CFATS Risk-Based Performance Standard (RBPS) 1-7 — Detection and Delay
As of July 28, 2023, Congress has allowed the statutory authority for the Chemical Facility Anti-Terrorism Standards (CFATS) program (6 CFR Part 27) to expire.
Therefore, CISA cannot enforce compliance with the CFATS regulations at this time. This means that CISA will not require facilities to report their chemicals of interest or submit any information in CSAT, perform inspections, or provide CFATS compliance assistance, amongst other activities. CISA can no longer require facilities to implement their CFATS Site Security Plan or CFATS Alternative Security Program.
CISA encourages facilities to maintain security measures. CISA’s voluntary ChemLock resources are available on the ChemLock webpages.
If CFATS is reauthorized, CISA will follow up with facilities in the future. To reach us, please contact CFATS@hq.dhs.gov
Detecting and delaying an intrusion or attack on a high-risk chemical facility is a critical component of a facility's security.
The security processes, measures, and activities a covered facility chooses to implement must meet the appropriate risk-based performance standard (RBPS) requirements under the Chemical Facility Anti-Terrorism Standards (CFATS) program for the security issues related to the facility's chemicals of interest (COI) and tier level.
The security measures that address the 18 RBPS fall within five overarching security objectives—Detection, Delay, Response, Cyber, and Security Management—that assist covered chemical facilities in taking a holistic approach to their overall security posture. Detection and Delay are two of the five security objectives and include RBPS 1-7.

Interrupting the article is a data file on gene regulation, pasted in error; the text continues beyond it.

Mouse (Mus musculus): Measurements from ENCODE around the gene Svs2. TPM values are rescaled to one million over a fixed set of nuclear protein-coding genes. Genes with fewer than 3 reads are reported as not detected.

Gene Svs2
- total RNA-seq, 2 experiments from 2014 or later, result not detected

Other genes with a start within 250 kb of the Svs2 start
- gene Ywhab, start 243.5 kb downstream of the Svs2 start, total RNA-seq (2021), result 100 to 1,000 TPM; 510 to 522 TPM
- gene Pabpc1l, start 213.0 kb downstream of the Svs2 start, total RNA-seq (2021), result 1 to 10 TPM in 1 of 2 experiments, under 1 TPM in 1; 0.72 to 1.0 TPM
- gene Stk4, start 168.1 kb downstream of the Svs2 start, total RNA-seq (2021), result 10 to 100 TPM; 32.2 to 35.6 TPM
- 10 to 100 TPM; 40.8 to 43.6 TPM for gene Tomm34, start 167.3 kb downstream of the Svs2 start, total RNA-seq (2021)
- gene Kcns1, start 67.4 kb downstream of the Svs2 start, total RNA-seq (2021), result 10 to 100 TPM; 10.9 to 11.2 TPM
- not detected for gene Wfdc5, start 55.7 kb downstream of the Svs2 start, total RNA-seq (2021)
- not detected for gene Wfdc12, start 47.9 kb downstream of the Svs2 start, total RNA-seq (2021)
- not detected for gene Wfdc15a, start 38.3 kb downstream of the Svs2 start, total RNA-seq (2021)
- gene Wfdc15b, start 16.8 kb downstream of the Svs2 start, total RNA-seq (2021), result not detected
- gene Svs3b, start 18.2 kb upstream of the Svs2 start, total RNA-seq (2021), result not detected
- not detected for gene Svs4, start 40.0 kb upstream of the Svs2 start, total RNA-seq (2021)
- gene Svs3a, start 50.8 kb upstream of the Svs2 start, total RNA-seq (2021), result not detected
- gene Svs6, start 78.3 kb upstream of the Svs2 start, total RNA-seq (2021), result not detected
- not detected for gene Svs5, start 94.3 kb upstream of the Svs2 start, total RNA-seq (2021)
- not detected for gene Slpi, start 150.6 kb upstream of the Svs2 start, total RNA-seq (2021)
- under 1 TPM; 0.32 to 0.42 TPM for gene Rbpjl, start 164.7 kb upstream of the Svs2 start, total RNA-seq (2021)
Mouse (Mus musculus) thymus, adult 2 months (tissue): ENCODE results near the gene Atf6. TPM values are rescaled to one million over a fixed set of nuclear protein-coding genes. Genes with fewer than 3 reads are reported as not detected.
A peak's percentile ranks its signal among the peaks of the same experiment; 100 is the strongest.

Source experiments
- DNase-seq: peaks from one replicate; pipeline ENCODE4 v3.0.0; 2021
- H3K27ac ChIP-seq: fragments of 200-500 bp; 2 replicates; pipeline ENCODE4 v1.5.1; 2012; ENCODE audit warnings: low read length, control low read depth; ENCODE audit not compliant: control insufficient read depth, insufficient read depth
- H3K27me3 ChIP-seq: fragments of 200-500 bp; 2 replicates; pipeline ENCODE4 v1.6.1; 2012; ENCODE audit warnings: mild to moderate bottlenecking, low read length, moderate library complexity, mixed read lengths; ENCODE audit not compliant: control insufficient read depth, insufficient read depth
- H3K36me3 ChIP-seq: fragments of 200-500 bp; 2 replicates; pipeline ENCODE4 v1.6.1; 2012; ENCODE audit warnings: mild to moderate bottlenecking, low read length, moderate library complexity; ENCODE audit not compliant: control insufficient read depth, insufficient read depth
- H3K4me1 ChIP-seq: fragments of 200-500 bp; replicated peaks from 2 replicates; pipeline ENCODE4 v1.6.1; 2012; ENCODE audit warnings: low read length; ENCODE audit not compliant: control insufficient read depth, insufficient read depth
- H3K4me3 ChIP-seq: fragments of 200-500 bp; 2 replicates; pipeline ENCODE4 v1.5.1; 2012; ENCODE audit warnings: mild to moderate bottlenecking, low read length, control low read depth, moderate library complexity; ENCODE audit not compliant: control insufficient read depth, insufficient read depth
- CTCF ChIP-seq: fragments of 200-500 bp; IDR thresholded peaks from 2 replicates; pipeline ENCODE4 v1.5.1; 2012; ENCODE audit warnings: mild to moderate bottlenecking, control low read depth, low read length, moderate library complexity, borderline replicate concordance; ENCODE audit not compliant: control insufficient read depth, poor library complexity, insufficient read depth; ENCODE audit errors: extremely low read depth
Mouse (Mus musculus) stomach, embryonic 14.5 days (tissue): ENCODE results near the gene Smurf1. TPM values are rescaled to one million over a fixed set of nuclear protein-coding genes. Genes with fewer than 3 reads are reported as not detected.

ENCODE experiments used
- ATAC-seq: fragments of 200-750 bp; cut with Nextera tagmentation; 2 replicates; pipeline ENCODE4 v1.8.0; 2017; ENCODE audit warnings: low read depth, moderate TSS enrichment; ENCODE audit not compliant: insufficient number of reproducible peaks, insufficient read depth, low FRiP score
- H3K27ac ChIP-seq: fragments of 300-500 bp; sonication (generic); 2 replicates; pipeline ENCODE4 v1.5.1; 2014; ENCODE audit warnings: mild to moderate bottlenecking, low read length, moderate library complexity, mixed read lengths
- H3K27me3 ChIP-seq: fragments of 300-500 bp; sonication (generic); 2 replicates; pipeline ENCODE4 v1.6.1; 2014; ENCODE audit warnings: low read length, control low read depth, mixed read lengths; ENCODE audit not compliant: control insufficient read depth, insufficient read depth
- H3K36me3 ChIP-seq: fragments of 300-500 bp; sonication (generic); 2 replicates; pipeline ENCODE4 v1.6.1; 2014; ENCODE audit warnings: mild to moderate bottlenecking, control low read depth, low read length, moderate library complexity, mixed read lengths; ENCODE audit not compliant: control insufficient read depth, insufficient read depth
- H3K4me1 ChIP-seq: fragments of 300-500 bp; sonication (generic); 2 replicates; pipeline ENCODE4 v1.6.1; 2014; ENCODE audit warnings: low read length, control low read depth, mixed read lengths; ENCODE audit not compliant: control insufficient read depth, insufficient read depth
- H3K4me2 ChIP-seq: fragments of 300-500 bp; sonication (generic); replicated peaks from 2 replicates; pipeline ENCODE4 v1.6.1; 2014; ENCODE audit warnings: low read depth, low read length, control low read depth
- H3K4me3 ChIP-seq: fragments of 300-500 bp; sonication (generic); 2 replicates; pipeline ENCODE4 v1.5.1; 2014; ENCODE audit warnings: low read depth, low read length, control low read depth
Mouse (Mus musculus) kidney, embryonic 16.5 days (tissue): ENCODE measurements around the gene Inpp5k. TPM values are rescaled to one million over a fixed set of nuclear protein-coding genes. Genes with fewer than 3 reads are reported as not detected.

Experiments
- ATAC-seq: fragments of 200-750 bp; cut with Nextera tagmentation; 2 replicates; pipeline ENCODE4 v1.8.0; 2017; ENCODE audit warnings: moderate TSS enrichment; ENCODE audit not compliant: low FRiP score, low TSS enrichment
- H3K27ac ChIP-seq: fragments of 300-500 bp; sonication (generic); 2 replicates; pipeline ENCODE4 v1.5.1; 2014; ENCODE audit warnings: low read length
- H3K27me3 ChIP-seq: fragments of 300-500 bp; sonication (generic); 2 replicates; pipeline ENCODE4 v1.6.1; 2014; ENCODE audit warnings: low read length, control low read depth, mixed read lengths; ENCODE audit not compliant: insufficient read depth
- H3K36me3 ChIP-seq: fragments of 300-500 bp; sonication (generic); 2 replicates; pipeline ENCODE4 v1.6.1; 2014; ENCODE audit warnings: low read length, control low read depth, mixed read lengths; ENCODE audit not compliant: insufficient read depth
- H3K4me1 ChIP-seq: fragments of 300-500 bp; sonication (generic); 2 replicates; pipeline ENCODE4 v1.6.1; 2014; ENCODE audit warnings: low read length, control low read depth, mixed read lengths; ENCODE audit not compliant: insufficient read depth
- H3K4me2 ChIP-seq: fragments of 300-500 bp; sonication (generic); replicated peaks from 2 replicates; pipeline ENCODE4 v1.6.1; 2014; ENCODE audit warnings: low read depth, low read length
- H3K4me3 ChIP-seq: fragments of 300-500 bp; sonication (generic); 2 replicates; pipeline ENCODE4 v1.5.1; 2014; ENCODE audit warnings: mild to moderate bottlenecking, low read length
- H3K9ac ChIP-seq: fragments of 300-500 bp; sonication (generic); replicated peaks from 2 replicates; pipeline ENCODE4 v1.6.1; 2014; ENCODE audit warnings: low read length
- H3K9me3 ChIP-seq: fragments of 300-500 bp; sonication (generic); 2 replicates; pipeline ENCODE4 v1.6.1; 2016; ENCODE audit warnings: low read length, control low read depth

- RBPS 1 — Restrict Area Perimeter
- RBPS 2 — Secure Site Assets
- RBPS 3 — Screen and Control Access
- RBPS 4 — Deter, Detect, and Delay
- RBPS 5 — Shipping, Receipt, and Storage
- RBPS 6 — Theft or Diversion
- RBPS 7 — Sabotage
Detection and Delay Overview
A facility's detection measures should be commensurate with its efforts to delay an attack and the ability to create sufficient time for response by appropriate security personnel between detection of an attack and the point at which the attack becomes successful.
- A theft or diversion attack becomes successful when COI is taken offsite through theft or deception and used in an attack. Facilities should detect the action prior to its success.
- A release attack becomes successful when the release of the COI affects the population that is targeted. Release COI have three subcategories: toxic, flammable, or explosive. A toxic release is dependent on the release rate (release can occur slowly) and can be mitigated by containments or other measures, whereas an explosive release happens instantly with little mitigation to slow or stop the effects.
- A sabotage attack occurs offsite as a result of onsite tampering, so detection of tampering at the point of shipment of the COI is most appropriate for these facilities.